Donald Trump has been subject to much scrutiny throughout his presidency and there have been many controversies regarding leaked tapes that capture the president's private and often sensitive conversations. The nation was rocked in 2016 after the emergence of the widely circulated Access Hollywood tape, which included several questionable statements by Trump outlining how he treated women. Despite the initial backlash, Trump was still able to secure the presidency. However, tapes continued to surface after Trump took office. Here, you'll find a list of leaked Trump tapes in chronological order with the most recent stories first.
Throughout Trump's presidency, various outlets have released several tapes containing sensitive information. From recordings with his then attorney Michael Cohen to conversations between Trump and former White House employee Omarosa Manigault Newman, the recordings have sparked debate and controversy in United States politics. While some find the tapes innocuous accounts of normal Washington dealings, others feel the tapes corroborate accusations against Trump regarding campaign fraud and more. The following are all high profile instances of Trump-related information leaks. Regardless of your political opinion, this list can keep you informed on the issue.
Omarosa Manigault Newman, former White House aide, released four tapes throughout August 2018. The tapes include a recording of John Kelly asking her to leave the White House, a tape of Trump reacting to her departure, a tape of conversations with two of Trump's aides, and a conversation with Trump's campaign manager and daughter-in-law Lara Trump.
Most of the tapes were ambiguous and did not corroborate or contradict assertions Newman has made. In the tape where Newman spoke to Trump, he seemed surprised by her firing and claimed no one told him it was happening. The tape with Trump's aides relates to Newman's claim there is a recording of Trump using a racial epitaph during outtakes from The Apprentice or The Celebrity Apprentice. During the tape, Katrina Pierson and Lynne Patton discuss the existence of the alleged recording. Pierson and Patton discuss how to potentially handle the situation if the recording surfaced, but also do not confirm whether it exists. Patton also says Trump denied the incident in question ever occurred.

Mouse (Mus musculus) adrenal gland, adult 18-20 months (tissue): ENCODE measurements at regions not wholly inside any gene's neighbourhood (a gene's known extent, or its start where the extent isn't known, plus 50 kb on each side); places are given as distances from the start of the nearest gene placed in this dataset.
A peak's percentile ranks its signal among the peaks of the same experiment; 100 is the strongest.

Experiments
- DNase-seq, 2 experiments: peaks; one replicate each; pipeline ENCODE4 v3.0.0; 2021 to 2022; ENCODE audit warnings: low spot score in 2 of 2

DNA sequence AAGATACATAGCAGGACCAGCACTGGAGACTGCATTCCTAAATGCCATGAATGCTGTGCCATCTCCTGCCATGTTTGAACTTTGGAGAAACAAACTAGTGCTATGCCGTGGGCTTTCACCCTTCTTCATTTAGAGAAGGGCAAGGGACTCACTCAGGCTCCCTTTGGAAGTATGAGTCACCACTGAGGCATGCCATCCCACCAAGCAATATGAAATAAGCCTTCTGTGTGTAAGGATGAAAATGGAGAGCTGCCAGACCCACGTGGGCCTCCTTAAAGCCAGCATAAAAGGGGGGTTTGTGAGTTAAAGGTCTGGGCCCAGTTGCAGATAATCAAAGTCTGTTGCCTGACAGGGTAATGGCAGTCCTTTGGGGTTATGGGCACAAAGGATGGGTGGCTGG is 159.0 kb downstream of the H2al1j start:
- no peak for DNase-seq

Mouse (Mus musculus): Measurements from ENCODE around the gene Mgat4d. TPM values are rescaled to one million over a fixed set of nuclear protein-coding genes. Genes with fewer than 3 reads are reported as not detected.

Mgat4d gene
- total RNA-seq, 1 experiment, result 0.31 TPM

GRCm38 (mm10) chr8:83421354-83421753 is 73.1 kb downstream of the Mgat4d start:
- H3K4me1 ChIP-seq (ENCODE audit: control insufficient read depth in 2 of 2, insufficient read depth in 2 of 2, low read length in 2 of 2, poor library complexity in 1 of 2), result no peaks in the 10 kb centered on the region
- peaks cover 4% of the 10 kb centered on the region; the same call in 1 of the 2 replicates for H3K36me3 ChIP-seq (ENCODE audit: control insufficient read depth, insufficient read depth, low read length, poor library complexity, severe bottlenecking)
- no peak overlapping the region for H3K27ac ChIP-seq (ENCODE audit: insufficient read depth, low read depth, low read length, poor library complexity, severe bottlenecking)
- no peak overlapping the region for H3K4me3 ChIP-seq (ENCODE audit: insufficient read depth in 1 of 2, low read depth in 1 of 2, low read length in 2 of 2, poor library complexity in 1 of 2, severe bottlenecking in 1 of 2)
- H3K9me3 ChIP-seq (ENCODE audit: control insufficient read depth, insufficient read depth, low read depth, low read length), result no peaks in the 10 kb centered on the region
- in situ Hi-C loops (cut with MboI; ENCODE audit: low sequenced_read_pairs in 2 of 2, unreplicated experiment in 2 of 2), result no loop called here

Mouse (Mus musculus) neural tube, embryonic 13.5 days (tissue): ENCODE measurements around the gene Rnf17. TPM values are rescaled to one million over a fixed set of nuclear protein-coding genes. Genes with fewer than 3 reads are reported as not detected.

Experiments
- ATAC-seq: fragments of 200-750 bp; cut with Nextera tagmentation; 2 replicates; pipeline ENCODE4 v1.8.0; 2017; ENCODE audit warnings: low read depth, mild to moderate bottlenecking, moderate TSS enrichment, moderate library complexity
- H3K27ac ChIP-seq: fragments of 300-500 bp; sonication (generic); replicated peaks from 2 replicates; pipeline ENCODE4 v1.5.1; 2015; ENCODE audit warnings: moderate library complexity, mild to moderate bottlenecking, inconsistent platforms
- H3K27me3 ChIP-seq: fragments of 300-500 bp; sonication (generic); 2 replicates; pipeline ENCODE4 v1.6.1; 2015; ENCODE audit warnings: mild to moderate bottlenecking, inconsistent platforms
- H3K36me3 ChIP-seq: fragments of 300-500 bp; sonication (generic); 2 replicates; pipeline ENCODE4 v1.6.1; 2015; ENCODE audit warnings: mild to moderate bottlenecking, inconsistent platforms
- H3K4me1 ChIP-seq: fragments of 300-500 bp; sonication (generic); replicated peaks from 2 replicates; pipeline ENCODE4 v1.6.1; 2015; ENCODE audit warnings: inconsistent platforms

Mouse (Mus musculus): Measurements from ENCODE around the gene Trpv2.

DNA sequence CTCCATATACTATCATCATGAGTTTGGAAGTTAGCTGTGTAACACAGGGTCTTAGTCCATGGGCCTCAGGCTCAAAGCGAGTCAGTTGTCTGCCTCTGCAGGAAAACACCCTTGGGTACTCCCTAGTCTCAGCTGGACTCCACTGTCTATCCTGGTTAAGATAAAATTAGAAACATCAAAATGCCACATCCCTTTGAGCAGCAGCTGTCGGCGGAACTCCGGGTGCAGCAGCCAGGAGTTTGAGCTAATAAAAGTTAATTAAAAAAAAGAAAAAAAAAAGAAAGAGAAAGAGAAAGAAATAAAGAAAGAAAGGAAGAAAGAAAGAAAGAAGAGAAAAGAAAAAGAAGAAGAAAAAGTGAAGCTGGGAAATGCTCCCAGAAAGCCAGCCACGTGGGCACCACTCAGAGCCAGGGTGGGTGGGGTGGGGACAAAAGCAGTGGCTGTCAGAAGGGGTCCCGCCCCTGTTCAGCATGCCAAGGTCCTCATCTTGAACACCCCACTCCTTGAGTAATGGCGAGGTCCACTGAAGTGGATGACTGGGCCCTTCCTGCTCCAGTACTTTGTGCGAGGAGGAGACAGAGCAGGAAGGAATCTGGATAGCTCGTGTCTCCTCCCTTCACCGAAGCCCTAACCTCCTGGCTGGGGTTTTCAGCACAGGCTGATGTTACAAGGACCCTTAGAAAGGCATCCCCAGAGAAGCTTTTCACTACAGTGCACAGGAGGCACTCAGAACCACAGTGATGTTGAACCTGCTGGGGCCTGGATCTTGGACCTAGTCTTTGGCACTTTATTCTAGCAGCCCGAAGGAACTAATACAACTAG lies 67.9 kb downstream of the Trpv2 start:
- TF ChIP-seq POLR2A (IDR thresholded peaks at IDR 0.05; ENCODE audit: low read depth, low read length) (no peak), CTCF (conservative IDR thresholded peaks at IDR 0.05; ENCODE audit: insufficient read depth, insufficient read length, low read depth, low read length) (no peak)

Newman claimed the Lara Trump tape demonstrated the Trump administration’s efforts to buy her silence prior to the release of her new book Unhinged: An Insider’s Account of the Trump White House, which is highly critical of the president. She wrote the book following her resignation from her position in the Office of Public Liaison. Recorded in December 2017, the tape reveals Lara Trump offering Newman a new job with a salary of $15,000 per month, collected entirely from "small dollar" donors. Newman vehemently refused the offer to work within the 2020 Trump campaign, a deal which would have come with a non-disclosure agreement.
In July 2018, CNN released a conversation from September 2016 between Trump and his attorney Michael Cohen. In the exchange, the two discuss the possibility of purchasing the rights to the story of Karen McDougal, a former Playboy model who claims she had an extramarital affair with Trump about 10 years prior.